VARANASI: In the winding lanes and bylanes along the banks of the serene Ganga, in the welter of the mundane, the spiritual and the fun — broken by the poignant scenes of life by the eternal pyres at Manikarnika and Dashashwamedh Ghats — Kashi is ever alive. Come poll season and people of all backgrounds forget their life stations and sit around at dusk against the silhouetted banks, and on boats, animatedly debating what May 23 would entail.
The festival of democracy is all the more special here for having India’s Prime Minister as a candidate in the ring. Kashi, constituency number 77 of Uttar Pradesh, had elected Narendra Modi in 2014 and is now set for a redux in 2019.
Modi had secured 5.81 lakh votes the last time, defeating Aam Aadmi Party chief Arvind Kejriwal, by 3.7 lakh votes.
If Modi’s show of strength through a mega 6-km roadshow here on April 25, a day before filing his nomination, was any indication, the result seems to be a foregone conclusion. Yet, the BJP is not complacent.
Though the Opposition has been accused of giving a walkover to the PM in Varanasi, the party is leaving no stone unturned to ensure his victory with a possibly bigger margin this time. While the PM spearheaded his party’s poll campaign across the country, his lieutenant and party chief Amit Shah monitored Modi’s campaign up to booth level.
On the contrary, the Opposition has failed to put up a respectable fight. After intense speculations over Priyanka Gandhi Vadra taking on Modi, the Congress, in an anti-climax to a potential battle of nerves, re-nominated Ajay Rai, who had lost in 2009 and 2014. The SP-BSP-RLD gathbandhan’s search for a candidate against Modi also ended with a greenhorn Shalini Yadav — a Congress mayoral candidate who had lost to the BJP in 2017.
The BJP is riding high not only on development plank but also ‘nationalism’, even as unemployment, demonetisation, Ganga cleaning and Varanasi’s development falling way below expectations are part of the counter narrative.
Modi supporters have a long list of projects worth thousands of crore of rupees which they claim has been implemented in the last five years. The young voters take pride in the way the PM has taken on Pakistan and China in war over terror. “He has put the country on a pedestal at international level. Who else has done it so emphatically in the recent past?” asks Shivankar, 25, who assists his father in his grocery shop.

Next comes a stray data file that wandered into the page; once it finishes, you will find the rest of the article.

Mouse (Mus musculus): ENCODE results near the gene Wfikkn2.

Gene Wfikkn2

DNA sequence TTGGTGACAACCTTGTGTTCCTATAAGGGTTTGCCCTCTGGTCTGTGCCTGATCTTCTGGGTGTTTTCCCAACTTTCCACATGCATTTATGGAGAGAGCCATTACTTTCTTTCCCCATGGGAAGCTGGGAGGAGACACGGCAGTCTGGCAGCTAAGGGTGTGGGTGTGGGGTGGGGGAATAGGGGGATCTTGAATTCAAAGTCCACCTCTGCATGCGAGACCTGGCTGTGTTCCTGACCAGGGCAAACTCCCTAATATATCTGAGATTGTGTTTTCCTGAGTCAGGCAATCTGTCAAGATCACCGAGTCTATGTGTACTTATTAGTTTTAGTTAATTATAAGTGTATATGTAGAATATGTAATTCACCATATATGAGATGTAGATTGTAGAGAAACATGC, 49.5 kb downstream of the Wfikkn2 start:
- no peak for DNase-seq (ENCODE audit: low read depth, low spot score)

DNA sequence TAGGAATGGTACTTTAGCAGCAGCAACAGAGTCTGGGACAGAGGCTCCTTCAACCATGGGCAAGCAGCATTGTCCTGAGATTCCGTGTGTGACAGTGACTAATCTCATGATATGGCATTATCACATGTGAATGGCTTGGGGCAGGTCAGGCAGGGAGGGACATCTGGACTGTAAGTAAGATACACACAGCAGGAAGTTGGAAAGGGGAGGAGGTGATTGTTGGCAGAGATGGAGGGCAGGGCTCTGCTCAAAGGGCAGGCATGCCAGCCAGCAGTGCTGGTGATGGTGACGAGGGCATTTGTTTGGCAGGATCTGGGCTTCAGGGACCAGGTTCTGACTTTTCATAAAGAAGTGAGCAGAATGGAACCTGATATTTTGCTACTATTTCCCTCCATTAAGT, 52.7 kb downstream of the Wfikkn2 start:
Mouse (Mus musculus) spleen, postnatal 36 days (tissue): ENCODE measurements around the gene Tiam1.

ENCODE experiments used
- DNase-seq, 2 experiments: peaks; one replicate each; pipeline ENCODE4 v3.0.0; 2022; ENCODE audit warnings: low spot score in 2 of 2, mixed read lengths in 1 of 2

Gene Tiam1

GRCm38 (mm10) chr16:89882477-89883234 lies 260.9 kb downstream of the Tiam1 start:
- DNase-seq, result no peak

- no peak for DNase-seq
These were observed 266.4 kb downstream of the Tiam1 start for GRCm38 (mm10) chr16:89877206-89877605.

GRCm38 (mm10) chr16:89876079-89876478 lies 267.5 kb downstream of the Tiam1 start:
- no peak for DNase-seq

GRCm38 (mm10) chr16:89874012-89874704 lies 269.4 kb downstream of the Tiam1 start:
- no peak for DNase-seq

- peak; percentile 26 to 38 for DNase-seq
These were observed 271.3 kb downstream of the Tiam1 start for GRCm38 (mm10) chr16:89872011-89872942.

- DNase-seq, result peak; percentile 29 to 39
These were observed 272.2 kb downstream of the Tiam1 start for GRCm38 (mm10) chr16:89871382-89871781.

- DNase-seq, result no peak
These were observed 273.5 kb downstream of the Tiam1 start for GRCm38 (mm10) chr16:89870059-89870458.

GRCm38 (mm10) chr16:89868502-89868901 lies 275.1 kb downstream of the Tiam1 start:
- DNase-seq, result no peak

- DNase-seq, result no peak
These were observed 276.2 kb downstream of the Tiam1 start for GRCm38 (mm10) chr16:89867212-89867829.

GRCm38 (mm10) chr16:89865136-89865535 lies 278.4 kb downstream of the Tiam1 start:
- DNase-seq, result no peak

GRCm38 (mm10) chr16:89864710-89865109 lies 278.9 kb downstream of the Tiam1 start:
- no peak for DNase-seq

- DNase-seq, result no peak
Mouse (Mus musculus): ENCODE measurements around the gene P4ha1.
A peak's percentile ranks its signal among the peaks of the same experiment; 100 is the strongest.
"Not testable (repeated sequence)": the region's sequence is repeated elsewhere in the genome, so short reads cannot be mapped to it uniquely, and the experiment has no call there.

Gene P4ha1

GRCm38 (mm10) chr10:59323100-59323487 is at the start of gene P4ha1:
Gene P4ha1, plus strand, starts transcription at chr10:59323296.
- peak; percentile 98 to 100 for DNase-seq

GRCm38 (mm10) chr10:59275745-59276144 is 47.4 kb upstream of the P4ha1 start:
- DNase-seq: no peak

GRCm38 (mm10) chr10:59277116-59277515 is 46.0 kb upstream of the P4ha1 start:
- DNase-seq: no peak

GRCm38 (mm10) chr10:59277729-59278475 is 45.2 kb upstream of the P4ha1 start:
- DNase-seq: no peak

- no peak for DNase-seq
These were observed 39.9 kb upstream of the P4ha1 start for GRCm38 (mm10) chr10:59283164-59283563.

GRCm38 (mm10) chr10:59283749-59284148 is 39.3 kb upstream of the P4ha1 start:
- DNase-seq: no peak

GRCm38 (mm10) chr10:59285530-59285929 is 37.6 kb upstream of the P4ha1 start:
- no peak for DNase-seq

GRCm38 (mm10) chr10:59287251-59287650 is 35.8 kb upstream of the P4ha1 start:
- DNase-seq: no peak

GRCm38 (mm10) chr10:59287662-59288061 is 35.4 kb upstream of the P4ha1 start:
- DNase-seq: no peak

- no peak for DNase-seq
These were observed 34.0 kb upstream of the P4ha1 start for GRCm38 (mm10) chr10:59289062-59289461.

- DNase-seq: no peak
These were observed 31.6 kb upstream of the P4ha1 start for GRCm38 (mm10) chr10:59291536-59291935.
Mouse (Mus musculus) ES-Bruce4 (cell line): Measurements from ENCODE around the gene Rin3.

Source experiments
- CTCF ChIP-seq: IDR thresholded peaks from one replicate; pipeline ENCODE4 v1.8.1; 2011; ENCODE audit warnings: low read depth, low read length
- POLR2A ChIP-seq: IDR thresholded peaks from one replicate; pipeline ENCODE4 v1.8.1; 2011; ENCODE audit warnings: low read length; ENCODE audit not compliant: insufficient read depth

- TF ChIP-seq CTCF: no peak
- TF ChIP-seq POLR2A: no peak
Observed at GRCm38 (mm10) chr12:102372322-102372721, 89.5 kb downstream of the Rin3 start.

Amid the overwhelming support, there are voices of dissent as well. “Will Modi be able to do the ‘achman’ (tasting) with Ganga water, which he claims is cleaner now?” says Nipun, an MBA student, referring to the pollution of the river.
At Pappu’s Adi, a nearby tea stall that has earned legendary status, the question pops up: “What’s the trend?” and it triggers a flurry of arguments. But there is consensus on one point: “There is no challenge to Modi, at least in Varanasi.”
“Last time, he was an outsider. Now, he is as much a Banarasi as any son of this soil. And don’t forget the fact that the city has the privilege to elect the PM. Even as an MP, his contribution is unmatched,” says Prof K K Mishra of political science department of BHU.
Prof V N Mishra of IIT-BHU, who is also the mahant of Sankat Mochan Temple Trust ,counters: “Banarasis are in pain. What kind of development model is this? They want to turn it into a Gurgaon.”
Plenty of other dissenting voices emanate from Madanpura area with a concentration of weavers. Be it the big power loom owners, or small weavers and handloom workers, each has a grievance. “Weavers have got nothing in the past five years. There is no use of facilitation centre for us. Four or five visits to the centre for a deal virtually consume whatever margins we get. So, we are back to the services of middlemen,” says Parvez. His neighbour Moin says a power subsidy scheme started for weavers during Akhilesh Yadav’s regime has been withdrawn.